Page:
Approaching the development of a Threat Intelligence Program is akin to any other mission-critical function. It is best managed as an important component of organizational intelligence supporting a business strategy, rather than a “check-box” item. If the latter, this function becomes a dizzying array of dusty relics offering little value, while it consumes time and resources.
The strategic objective of a well-crafted Threat Intelligence Program seems clear: To inform the organization about threats and vulnerabilities that pose risks to the organization’s mission. Threat intelligence is gleaned from peer, industry, media, and general business sources and contains actionable information, or at least information of some decision-making value.
Success comes through centralized management of Threat Intelligence Feeds, and distributed performance of the activities associated with those feeds. Those activities may include system patching, configuration changes, or worst case scenario, replacement of entire systems. Informative value might include anything that helps decision-makers during strategic planning, market analysis, system selection, budgeting, and controls design, to name a few.
The first step is to create a clear policy describing how the organization manages its program from end-to-end. The front-end of the program consists of selecting feeds from industry, government, media, and private vendor sources. Some sources are curated based on the systems in use and the industry to which the organization is a part. Others, like US-CERT, have value to organizations in any industry.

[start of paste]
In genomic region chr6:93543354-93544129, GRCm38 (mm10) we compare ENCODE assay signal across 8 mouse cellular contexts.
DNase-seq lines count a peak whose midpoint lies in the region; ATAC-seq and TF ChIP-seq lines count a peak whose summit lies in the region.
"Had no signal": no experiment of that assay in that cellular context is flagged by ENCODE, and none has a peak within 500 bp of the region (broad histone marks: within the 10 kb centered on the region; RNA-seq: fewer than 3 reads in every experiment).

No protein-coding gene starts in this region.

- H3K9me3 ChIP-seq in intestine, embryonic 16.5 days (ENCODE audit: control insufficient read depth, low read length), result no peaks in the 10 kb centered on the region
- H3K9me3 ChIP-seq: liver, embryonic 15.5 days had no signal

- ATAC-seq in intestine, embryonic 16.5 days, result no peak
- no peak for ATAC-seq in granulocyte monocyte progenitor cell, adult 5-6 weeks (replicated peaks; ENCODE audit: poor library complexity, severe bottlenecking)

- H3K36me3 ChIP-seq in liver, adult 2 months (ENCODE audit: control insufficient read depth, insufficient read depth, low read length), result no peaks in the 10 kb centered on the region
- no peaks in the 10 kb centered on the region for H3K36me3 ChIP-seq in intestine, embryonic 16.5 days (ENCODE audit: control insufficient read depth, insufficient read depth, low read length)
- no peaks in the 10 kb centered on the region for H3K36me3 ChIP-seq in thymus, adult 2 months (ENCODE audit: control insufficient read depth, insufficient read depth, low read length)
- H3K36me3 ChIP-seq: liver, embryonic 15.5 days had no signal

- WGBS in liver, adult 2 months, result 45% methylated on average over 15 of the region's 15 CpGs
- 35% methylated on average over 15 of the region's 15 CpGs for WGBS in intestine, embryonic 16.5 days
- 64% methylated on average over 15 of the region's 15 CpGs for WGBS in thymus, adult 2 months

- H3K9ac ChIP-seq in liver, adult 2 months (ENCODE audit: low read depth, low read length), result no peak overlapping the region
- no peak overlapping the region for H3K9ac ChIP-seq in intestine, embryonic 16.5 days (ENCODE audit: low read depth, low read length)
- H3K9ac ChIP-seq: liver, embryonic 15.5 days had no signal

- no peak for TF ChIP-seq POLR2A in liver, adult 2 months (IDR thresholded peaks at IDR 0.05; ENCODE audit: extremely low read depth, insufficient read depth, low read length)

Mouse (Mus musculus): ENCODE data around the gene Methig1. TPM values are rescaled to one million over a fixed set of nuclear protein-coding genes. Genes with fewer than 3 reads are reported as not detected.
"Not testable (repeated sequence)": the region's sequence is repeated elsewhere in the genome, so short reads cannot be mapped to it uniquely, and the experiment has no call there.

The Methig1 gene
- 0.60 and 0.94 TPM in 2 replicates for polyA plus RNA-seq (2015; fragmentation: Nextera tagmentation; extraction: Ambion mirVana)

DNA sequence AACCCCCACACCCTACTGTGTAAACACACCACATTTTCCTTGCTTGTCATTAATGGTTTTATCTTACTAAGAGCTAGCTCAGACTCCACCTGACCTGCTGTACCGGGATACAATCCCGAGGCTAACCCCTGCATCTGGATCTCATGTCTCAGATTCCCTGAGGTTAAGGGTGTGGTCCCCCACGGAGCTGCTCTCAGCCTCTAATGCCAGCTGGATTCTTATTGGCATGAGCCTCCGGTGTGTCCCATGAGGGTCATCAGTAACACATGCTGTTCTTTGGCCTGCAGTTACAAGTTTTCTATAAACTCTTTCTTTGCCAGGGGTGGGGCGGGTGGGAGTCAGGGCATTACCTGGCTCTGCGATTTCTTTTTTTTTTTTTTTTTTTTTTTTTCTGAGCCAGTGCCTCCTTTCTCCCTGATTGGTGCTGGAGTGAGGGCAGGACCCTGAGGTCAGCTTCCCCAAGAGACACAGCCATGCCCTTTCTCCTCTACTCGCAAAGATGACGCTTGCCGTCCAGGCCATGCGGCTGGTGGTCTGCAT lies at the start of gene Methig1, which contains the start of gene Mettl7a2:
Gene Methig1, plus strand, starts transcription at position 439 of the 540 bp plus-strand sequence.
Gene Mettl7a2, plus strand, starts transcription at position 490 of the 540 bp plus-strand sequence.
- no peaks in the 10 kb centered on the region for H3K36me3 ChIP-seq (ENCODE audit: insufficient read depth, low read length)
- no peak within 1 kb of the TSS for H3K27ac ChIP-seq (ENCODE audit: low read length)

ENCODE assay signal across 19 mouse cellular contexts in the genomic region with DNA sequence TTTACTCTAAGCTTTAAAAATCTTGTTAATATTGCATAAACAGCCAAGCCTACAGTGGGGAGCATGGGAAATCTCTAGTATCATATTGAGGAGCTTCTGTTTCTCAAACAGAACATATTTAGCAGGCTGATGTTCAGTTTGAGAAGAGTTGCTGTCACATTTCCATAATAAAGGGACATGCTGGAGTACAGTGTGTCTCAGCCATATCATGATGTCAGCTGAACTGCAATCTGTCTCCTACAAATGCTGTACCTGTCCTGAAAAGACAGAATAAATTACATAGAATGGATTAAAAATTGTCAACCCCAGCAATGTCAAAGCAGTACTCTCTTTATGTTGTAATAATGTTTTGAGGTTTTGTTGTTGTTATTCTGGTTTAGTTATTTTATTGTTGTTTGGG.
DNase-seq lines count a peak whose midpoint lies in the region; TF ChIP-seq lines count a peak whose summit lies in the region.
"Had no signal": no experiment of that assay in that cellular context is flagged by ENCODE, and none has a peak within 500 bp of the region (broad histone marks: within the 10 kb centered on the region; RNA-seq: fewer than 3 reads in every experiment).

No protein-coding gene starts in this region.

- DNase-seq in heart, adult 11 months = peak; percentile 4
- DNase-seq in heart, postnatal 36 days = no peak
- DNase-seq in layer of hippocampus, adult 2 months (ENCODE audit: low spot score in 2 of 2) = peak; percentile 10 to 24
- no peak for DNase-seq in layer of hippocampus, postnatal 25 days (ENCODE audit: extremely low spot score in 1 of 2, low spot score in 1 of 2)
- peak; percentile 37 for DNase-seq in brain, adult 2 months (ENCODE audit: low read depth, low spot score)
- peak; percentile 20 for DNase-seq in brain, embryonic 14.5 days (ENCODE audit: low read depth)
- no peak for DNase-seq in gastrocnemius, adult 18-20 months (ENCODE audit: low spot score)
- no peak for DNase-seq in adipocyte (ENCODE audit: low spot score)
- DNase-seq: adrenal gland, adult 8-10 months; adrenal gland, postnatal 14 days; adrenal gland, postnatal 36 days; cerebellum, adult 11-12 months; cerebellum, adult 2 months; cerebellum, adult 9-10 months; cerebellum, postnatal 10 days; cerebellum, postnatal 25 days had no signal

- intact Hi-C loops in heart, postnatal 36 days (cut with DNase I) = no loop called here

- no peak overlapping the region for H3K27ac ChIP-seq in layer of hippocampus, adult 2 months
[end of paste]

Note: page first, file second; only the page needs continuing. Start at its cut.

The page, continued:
The back-end is how the information is actively used to make the organization smarter and more responsive. To parse and manage all the information, assigning a Threat Intelligence Librarian role is key. The Threat Intelligence Librarian will manage feeds, review the information presented, and distribute that information to appropriate resources.
Tracking activities associated with Threat Intelligence Feeds is also critical to understanding which feeds are useful. The librarian manages the data-store of threat intelligence the organization has used, so there is some historical foundation that can be used to derive metrics. This makes it possible to determine the value of feed sources over time. Feeds that don’t result in action or relay good information should be discontinued.
In addition to US-CERT, and applicable vendor Threat Intelligence Feeds, Information Sharing and Analysis Centers (ISACs) are a key source, and many industries have one. ISACs are peer threat intelligence / information sharing communities that are centrally managed. Feeds present pertinent information to the industries they represent, however they also produce mountains of not-so-pertinent information. Again, the librarian’s role is key to culling what is not useful and distributing what is actionable or valuable.
In my work, I often see this function serving limited value if it is treated as an Information Technology-centered tactical item with no global benefit to the organization. If treated as such, it quickly loses steam and becomes a tedious chore overwhelming any resources assigned to manage it. Careful planning, alignment with the organization’s strategic objectives, and well-managed execution of this critical function will make any organization better able to predict and avoid danger, respond to emerging threats, and thereby, improve overall resilience.
Build a Foundation for Cyber Resilience. An Information Security Policy provides the foundation for a successful Program to protect your information, prepare for and adapt to changing threat conditions, and withstand and recover rapidly from disruptions. Tyler can help with the development of your policy – or even assess your current one. Our methodology is collaborative in nature, and we work with your management and staff to incorporate existing documents and practices, as well as, develop new Policies, Standards, and Agreements where necessary.